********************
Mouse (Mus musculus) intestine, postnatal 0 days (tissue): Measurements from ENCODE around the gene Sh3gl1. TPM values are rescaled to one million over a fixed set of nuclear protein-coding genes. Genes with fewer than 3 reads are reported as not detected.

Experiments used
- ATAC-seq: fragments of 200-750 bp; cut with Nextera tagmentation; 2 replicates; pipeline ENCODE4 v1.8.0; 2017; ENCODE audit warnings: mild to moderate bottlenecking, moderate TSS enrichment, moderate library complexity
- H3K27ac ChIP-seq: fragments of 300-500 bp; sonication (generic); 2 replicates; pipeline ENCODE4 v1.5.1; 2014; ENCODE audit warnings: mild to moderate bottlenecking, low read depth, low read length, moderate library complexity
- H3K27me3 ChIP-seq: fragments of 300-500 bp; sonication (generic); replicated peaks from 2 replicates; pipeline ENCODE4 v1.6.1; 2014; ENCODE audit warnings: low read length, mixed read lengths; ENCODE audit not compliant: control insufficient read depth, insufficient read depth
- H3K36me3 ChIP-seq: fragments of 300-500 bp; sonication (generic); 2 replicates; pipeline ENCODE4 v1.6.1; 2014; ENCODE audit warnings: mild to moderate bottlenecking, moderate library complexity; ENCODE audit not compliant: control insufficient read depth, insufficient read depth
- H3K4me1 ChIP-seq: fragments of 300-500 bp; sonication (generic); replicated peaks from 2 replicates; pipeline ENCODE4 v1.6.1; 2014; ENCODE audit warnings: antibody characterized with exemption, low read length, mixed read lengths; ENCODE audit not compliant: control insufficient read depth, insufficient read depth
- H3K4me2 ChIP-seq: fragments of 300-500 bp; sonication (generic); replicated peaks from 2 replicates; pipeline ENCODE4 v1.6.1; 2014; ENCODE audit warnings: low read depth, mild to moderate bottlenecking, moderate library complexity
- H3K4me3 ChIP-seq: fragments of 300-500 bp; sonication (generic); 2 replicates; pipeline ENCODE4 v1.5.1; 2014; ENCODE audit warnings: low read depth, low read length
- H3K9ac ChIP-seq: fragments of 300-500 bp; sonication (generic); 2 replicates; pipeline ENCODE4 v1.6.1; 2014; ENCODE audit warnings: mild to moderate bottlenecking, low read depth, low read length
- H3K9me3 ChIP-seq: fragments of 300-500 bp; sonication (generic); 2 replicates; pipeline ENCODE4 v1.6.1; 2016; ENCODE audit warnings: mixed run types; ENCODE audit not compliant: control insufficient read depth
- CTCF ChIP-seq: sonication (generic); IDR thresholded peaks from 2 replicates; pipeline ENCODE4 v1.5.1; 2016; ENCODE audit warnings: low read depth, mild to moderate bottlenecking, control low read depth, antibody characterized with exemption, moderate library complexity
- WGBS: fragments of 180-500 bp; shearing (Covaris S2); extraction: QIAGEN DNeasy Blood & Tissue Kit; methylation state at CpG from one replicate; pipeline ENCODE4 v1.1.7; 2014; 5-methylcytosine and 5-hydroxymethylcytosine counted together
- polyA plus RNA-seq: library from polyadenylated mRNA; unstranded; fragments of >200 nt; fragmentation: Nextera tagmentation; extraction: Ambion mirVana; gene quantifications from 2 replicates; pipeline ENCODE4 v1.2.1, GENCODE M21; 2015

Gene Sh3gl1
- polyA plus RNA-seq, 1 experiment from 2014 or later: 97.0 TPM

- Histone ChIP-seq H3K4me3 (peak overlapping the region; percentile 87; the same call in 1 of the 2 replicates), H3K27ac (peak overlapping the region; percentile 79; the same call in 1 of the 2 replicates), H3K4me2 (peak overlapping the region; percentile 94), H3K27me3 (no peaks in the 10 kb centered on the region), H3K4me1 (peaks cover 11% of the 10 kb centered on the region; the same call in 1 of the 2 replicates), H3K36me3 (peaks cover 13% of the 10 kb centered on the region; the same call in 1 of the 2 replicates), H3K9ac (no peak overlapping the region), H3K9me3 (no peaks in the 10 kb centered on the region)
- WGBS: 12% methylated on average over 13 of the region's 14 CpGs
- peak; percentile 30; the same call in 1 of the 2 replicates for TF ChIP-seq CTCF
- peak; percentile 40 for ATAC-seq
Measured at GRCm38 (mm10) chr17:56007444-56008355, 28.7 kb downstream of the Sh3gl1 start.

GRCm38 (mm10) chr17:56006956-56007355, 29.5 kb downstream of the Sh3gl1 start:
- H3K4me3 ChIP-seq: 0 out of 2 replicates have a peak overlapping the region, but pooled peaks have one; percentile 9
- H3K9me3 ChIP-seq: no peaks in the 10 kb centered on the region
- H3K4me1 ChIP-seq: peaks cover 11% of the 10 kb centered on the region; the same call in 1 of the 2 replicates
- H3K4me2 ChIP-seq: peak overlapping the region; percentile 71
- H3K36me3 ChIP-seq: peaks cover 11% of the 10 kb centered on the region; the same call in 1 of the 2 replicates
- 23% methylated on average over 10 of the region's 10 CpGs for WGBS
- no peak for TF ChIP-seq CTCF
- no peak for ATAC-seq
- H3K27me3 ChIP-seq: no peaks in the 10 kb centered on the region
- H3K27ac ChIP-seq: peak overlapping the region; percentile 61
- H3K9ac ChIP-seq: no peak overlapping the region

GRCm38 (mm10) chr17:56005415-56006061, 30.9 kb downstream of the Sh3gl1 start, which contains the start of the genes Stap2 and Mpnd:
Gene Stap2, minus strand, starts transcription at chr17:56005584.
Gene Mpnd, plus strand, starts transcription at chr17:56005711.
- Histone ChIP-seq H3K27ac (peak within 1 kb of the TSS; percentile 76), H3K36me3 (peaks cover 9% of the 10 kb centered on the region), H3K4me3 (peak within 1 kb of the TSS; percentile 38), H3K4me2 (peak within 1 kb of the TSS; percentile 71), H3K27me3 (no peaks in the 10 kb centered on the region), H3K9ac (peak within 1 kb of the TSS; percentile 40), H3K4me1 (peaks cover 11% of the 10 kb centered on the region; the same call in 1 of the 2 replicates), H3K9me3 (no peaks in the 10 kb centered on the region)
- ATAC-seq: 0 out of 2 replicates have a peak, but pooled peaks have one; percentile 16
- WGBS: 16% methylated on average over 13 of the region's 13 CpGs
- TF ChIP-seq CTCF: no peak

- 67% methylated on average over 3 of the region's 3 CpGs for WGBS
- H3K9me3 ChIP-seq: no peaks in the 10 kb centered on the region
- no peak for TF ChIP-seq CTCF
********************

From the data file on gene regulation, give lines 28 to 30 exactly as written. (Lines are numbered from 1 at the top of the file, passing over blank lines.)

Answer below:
- 23% methylated on average over 10 of the region's 10 CpGs for WGBS
- no peak for TF ChIP-seq CTCF
- no peak for ATAC-seq